Abortion Group Asks Court to Ban Undercover 'Baby Body Parts Scandal' Videos

(Screengrab: YouTube/Center for Medical Progress)StemExpress CEO Cate Dyer during a lunch with Center for Medical Progress undercover investigators.

The top figure who unveiled undercover videos of Planned Parenthood and other abortion operators is having to defend his right to investigative journalism in court.

Attorneys from the Thomas More Society are representing David Daleiden and defending his right to record and disseminate footage from a National Abortion Federation (NAF) annual meeting.

Lawyers from Daleiden made arguments in his defense in San Francisco on Friday at the U.S. District Court, Northern District of California.

The NAF claims that Daleiden and others signed non-disclosure agreements during meetings with NAF officials and procurement facility executives, where activists from the Center for Medical Progress posed as undercover actors and hid video and recording devices.

The NAF and procurement facilities want to keep hundreds of hours of video and recording permanently sealed. The organization has argued that the release of undercover videos has resulted in a spike in violence against abortion providers and clinics in 2015.

"Since the release of highly-edited, misleading videos this summer, we have recorded an unprecedented increase in hate speech, threats, and calls to action targeting abortion providers," the NAF declared in a press release on Tuesday.

The Center for Medical Progress has denounced violence against abortion facilities and denied any connection to the shooter in Colorado Springs in October who killed three individuals, including a law enforcement officer.

The videos are part of the long-investigative undercover footage released by the Center for Medical Progress that has raised questions about Planned Parenthood's practice of selling aborted baby body parts. The footage led to state investigations and congressional hearings in Washington; however, federal funding for Planned Parenthood remains unchanged.

After the release of the videos, Planned Parenthood announced they would no longer be accepting reimbursement for aborted baby body parts. Human fetal tissue and baby parts are legally allowed to be included in research but profiting off the remains is illegal under federal law.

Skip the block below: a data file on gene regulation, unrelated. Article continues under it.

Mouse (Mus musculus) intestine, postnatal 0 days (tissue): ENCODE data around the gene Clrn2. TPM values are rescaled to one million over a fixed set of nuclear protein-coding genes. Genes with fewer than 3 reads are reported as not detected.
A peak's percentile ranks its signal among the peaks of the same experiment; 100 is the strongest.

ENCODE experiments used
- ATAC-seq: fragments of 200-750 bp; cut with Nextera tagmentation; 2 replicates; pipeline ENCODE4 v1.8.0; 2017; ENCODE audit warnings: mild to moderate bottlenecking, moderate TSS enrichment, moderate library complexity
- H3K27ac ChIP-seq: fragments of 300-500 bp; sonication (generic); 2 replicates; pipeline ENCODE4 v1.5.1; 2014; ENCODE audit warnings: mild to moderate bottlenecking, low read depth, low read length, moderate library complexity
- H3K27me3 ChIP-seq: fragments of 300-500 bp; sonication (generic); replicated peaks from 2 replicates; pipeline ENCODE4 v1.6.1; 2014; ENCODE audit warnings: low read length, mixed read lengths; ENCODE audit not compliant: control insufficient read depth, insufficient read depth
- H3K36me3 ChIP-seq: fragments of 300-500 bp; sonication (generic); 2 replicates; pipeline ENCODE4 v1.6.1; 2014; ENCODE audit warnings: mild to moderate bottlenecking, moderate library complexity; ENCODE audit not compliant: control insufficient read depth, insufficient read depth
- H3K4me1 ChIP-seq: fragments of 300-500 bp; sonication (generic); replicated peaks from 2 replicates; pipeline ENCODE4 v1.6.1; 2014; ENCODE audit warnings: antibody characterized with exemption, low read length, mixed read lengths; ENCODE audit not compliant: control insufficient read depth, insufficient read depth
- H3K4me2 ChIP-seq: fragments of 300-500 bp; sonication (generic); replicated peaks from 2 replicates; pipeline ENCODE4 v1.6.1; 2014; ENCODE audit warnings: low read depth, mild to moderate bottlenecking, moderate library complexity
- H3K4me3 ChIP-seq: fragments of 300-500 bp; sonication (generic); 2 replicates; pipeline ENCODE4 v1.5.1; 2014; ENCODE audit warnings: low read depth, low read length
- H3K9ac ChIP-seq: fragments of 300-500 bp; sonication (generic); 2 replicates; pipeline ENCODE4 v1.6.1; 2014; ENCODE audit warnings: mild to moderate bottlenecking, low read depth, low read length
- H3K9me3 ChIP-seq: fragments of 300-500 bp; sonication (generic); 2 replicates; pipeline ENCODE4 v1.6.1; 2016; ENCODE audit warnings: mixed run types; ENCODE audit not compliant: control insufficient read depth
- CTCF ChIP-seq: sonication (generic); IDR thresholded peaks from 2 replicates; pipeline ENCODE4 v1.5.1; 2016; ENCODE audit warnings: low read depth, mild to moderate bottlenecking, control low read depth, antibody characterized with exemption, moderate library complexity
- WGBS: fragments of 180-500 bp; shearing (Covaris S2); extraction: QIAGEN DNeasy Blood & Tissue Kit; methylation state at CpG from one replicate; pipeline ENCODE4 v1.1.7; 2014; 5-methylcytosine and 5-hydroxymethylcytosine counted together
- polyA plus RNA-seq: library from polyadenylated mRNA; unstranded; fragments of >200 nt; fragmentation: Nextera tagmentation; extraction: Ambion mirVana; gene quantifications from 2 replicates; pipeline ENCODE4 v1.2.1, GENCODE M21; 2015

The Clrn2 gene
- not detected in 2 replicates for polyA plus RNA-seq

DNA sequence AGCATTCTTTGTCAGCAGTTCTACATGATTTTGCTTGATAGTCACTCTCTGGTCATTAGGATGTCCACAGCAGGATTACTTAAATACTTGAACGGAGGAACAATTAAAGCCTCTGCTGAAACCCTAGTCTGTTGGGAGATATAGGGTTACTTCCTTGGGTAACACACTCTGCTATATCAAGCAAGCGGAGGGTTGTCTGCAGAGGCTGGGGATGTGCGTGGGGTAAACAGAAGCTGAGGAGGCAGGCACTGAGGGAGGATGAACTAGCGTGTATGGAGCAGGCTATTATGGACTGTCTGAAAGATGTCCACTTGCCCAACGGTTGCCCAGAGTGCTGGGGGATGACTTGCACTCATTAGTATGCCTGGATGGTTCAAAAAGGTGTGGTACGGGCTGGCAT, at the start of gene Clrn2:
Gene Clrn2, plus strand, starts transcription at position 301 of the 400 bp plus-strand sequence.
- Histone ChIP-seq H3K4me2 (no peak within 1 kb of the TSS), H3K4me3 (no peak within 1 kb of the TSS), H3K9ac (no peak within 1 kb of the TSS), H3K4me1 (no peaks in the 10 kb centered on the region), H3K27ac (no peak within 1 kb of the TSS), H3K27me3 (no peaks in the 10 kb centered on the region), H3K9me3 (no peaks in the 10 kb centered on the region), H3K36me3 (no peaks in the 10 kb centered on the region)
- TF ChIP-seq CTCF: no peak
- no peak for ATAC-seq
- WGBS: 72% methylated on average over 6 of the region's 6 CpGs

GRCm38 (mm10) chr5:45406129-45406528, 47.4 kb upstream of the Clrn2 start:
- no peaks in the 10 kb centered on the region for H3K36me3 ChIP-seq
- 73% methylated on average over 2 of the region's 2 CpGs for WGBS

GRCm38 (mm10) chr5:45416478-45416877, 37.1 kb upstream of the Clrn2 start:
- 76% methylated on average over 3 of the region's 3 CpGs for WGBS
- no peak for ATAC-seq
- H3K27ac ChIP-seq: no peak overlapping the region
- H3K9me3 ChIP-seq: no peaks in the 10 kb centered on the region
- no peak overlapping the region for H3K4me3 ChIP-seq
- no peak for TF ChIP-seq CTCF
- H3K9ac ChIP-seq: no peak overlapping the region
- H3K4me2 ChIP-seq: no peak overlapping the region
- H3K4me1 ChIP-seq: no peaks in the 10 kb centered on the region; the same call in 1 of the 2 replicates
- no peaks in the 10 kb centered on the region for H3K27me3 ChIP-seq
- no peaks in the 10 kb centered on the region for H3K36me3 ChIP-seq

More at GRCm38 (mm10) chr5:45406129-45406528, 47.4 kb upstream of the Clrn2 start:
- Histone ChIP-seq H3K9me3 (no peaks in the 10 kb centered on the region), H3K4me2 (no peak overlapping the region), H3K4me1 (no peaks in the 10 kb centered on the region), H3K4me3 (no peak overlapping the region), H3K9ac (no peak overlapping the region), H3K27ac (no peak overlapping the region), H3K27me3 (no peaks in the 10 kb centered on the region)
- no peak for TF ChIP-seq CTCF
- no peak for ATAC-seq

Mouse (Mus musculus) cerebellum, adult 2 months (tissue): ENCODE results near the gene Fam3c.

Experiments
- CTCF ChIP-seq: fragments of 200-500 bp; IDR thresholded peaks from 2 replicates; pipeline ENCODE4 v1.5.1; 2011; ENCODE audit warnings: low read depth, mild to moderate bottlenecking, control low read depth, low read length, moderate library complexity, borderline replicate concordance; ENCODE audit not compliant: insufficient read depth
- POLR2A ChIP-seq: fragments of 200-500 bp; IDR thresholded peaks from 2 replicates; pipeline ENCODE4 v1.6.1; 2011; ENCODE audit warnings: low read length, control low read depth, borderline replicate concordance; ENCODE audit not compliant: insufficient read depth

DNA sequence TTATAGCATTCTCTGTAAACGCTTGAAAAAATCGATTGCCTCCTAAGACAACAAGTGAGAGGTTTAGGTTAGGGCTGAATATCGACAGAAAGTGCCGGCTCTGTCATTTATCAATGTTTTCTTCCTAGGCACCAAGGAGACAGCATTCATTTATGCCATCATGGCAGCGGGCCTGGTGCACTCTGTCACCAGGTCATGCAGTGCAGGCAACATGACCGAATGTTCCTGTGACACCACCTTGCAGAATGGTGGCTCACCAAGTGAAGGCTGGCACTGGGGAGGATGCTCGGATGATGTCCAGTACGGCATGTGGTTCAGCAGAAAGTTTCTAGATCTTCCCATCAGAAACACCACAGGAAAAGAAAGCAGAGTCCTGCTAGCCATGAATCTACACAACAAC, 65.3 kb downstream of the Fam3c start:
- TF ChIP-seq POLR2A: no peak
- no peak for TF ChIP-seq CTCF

In a statement provided by the Christian Post, Tom Brejcha, Thomas More Society president and chief counsel slammed the abortion organization for trying to suppress Daleiden's right to speech.

"The National Abortion Federation (NAF) is working with Planned Parenthood to suppress David Daleiden's First Amendment rights and to shut down his investigation of the abortion groups' involvement in baby parts trafficking," Brejcha declared.

"Thus NAF's lawsuit, charging David with 'fraud' and 'racketeering' is nothing less than illicit censorship — a prior restraint at war with our fundamental notions of free speech and freedom of the press."

Bjecha emphasized that if the NAF wins this case it would have severe repercussions for silencing the media and will be beneficial for criminals.

A press release by the Center for Medical Progress condemned the attempts to silence Daleiden and the Center for Medical Progress and added that the National Abortion Federation "is a criminal enterprise and a key partner in Planned Parenthood's late-term abortion and baby body parts business."

Live Action News reported that 23 Planned Parenthood centers closed in 2015.

"The number of Planned Parenthood centers has dropped significantly since its zenith of 938 facilities in 1995. Over the last decade, Americans have been exposed to Planned Parenthood's legacy of lawbreaking and abuse, as undercover investigations by Live Action, and most recently by the Center for Medical Progress, revealed the true face of America's largest abortion chain," read the report.